It's not my fault
It wasn’t something one would expect to see in a typical garden, except maybe a garden located behind 110 Flamingo Street. Of course we had squash, okra, tomatoes and the like.
And if I were being honest, what Dad saw when he came around the backside of the house surprised even me. It’s true, I was there when it happened, but this time it wasn’t my fault.
I’d seen a lot in my short 10 years of life, but the expression on Dad’s face indicated that there was a good possibility my 11th birthday was something I would not see. After all, it wasn’t every day Twin Brother Mark danced around with a pitchfork stuck through the middle of his foot.
Now, growing up, I’d been responsible for a bunch of mishaps when it came to Mark – that’s true. The time he was rushed to Doc Jim’s for a split chin and received 12stitches – it was all my fault.
Being a twin, we stayed in the same bedroom and slept in twin beds. Sometimes at night, when we were supposed to be sleeping, we’d play games – like jumping from bed to bed.
Doing so with the lights on would be too easy and alert Mom or Dad. After all, we were supposed to be in bed sleeping. Besides, with the lights off made it more challenging. And it was even more so if someone quietly moved his bed up against the wall without the other twin knowing. That, of course, was little old me.
Mark crashed to the floor chin first. All the screaming brought our parents running into the room. Quickly I admitted it was my fault. Besides, I couldn’t slide the bed back in time.
Mark is the only kid I know who went to the hospital after a game of tag. Playing tag down at the cul-de-sac in front of Old Mrs. Crabtree’s house was Older Brother Richard’s idea. Playing tag while riding bikes? Now that was my idea.
After all, tag with your brothers got boring really quickly. Not so while riding bikes. Sure there were crashes; it was the easiest way to make a tag.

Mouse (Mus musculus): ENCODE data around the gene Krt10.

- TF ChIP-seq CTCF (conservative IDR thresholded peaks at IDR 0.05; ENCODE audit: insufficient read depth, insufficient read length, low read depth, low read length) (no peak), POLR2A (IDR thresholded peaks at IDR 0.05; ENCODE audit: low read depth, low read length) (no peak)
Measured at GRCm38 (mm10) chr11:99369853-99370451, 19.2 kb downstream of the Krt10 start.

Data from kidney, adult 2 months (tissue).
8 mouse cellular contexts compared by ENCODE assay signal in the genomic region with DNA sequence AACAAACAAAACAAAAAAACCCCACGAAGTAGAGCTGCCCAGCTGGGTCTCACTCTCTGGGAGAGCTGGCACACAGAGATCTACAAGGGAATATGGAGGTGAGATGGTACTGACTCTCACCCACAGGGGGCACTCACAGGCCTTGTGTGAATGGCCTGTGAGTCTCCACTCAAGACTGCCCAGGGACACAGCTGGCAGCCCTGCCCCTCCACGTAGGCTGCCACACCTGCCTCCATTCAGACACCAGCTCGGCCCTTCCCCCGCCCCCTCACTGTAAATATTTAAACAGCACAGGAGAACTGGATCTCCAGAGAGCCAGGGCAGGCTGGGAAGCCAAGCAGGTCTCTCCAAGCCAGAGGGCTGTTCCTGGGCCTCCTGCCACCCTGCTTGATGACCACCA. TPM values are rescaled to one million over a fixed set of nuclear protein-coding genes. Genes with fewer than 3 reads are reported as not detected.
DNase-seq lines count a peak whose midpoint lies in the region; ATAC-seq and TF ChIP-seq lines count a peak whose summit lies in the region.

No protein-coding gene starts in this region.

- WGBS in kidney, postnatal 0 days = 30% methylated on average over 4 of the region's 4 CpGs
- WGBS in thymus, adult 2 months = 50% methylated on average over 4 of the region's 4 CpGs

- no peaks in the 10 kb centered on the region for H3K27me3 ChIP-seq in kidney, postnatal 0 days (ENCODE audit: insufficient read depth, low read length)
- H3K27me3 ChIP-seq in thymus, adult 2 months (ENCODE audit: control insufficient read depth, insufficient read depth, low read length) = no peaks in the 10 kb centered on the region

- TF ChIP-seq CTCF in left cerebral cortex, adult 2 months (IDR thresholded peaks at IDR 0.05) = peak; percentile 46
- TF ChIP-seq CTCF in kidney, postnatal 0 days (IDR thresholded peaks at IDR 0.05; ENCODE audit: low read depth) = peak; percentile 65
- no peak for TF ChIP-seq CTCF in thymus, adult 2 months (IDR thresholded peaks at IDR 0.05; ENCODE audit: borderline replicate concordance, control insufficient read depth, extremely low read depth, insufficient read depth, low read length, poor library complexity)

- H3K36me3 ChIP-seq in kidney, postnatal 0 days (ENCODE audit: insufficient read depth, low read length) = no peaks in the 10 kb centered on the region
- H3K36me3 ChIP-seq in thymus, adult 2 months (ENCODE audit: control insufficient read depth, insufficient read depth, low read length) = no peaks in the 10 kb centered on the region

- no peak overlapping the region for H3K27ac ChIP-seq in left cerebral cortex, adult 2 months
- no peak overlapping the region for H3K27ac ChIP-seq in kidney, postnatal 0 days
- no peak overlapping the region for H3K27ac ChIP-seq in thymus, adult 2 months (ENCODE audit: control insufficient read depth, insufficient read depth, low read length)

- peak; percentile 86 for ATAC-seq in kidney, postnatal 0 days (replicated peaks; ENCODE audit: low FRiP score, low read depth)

Dad never would have banned Bike Tag if Mark had been wearing shoes that day. Spokes sure are unforgiving when it comes to little toes. When we were asked who ran into Mark’s foot, it was my hand that went up.
Colonel Masters was our 10th-grade science teacher at Briarwood High, home of the Mighty Buccaneers. Early one morning in the middle of the school year, his entire classroom was quickly evacuated.
It seems someone had mixed all of the chemicals together and heated the mixture over a flame. The result was a black, stinking, blob – a blob that expanded in both size and stink at an alarming rate.
I quickly admitted what had been done and didn’t try to blame Mark even though he was standing right next to me. Besides, I kinda felt sorry for him. Who knew black, stinking blobs would blow up like that and stick so well to skin?
Black stinking blobs are what tomatoes and squash turn into if there’s not enough lime in the soil. That’s why Dad had us digging up the garden. The lime had to be mixed in to sweeten the soil and prevent blossom-end rot. Mark got to the pitchfork first, so I was left with a shovel. My job was to dig; his job was to break up the large chunks of dirt that I dug.
Thirty minutes later, he was dancing around with the pitchfork stuck through his tennis shoe and foot. He never really told me how it happened. I just know it wasn’t my fault that it did.
Admitting it’s your fault when something goes wrong and not blaming someone else speaks volumes about who you are as a person. Heck, we learned that life lesson as kids growing up at 110 Flamingo Street.
I just wish the two people seeking the highest office in the land could also learn this lesson.
[Rick Ryckeley, who lives in Senoia, has been a firefighter for over 26 years and a weekly columnist since 2001. His email is firstname.lastname@example.org. His books are available at www.RickRyckeley.com.]